• The opportunities for professional growth and advancement are limitless, as the demand for skilled procurement professionals grows and the number of universities offering degrees in supply management to meet this demand is increasing 
  • Procurement plays a critical role in managing risk, whether that risk is operational such as a natural disaster or a cybersecurity breach, or one that is a financial, reputational, legal or compliance risk 
  • A career in Procurement is exciting. No two days are ever the same, because we collaborate with a wide network of suppliers and stakeholders, solving problems and overcoming challenges. 

 

5)  What advice would you give to someone starting a Procurement career? 

Understand the difference between a request that is a stretch for you to reach, versus one that sets you up for failure.  

For me, stretching yourself means setting goals or a challenge that pushes you outside of your comfort zone and requires you to develop new skills. Taking a calculated risk enables you to grow personally and professionally by achieving what you haven’t previously accomplished or thought possible. The scenarios where I learned and grew the most were the ones that felt the most uncomfortable.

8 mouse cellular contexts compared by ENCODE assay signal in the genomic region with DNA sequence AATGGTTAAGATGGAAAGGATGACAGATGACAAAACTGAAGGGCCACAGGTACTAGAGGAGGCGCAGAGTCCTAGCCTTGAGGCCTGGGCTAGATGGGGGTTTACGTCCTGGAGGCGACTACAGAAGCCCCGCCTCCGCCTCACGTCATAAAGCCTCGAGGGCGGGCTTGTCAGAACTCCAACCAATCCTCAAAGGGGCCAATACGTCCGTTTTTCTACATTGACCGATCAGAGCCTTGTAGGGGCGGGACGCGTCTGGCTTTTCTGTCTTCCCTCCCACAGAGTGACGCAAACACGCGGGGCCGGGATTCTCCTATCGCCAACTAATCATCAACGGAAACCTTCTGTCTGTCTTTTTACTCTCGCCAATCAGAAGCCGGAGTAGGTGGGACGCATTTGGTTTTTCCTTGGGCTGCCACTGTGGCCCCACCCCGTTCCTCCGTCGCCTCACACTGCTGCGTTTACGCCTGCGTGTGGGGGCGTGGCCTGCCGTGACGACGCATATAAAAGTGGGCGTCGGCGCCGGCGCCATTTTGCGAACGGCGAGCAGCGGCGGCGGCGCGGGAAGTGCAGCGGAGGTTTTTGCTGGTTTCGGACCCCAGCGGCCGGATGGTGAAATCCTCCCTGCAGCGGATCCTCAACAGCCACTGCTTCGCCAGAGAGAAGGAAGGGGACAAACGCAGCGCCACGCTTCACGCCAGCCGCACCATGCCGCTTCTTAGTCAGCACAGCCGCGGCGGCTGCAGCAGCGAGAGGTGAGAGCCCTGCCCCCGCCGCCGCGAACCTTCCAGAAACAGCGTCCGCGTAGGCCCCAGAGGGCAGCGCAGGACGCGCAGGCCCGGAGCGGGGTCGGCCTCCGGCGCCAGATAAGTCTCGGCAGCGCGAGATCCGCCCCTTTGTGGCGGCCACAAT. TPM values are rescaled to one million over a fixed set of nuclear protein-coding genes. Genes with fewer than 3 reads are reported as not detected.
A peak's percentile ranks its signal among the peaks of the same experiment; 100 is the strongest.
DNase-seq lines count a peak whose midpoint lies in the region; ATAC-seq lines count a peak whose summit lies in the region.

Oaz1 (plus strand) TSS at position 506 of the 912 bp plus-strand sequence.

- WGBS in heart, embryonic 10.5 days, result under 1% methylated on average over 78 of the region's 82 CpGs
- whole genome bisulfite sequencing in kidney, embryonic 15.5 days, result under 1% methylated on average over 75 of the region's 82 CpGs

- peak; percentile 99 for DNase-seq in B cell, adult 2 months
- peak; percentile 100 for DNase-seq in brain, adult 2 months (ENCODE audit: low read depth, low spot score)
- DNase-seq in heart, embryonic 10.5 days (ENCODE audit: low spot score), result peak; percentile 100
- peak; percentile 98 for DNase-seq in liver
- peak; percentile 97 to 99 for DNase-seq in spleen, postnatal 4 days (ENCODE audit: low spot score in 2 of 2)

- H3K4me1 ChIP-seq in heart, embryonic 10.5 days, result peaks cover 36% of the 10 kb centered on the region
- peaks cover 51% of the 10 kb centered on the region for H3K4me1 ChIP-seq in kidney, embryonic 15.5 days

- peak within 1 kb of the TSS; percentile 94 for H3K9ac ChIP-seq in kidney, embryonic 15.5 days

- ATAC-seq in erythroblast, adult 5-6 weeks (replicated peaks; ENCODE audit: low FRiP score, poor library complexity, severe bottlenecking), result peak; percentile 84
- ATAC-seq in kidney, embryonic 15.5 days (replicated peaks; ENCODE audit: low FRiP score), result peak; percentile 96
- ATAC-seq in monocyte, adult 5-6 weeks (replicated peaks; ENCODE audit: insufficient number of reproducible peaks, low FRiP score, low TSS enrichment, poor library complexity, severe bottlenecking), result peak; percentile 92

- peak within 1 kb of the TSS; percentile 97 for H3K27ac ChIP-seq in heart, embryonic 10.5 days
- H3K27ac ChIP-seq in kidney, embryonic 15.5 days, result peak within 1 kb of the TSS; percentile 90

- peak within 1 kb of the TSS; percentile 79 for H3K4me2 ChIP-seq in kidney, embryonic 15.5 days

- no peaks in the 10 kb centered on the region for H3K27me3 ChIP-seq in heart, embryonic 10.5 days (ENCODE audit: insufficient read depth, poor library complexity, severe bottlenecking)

Setting yourself up for failure is setting unrealistic or unattainable goals without considering the necessary resources, time, or skills required to achieve them or accepting a request that requires you to compromise your values, morals, ethics or policies, or those of the organisation. It’s fine to say ‘No’ in these scenarios and to feel comfortable with the decision. 

Know your strengths, weaknesses, and limitations. Set goals that are challenging enough to fuel growth, but also within reach. You own your destiny and are solely responsible for your career, and your personal and professional development. 

 

6)  Finally, putting Procurement aside (just for a moment), what inspires and motivates you? 

Helping people to be the best version of themselves. One of the most rewarding things for me is the opportunity to give back and pay it forward. There is nothing more fulfilling than making a positive impact on someone else’s life. I’m very much an extrovert and enjoy the personal connection and sense of purpose that comes from engaging with others, even if it’s something as basic as a simple act of kindness. There are many people who have helped me along the way, and I will never have an opportunity to repay them. The only way I can honour their contributions to my life, is to pay it forward.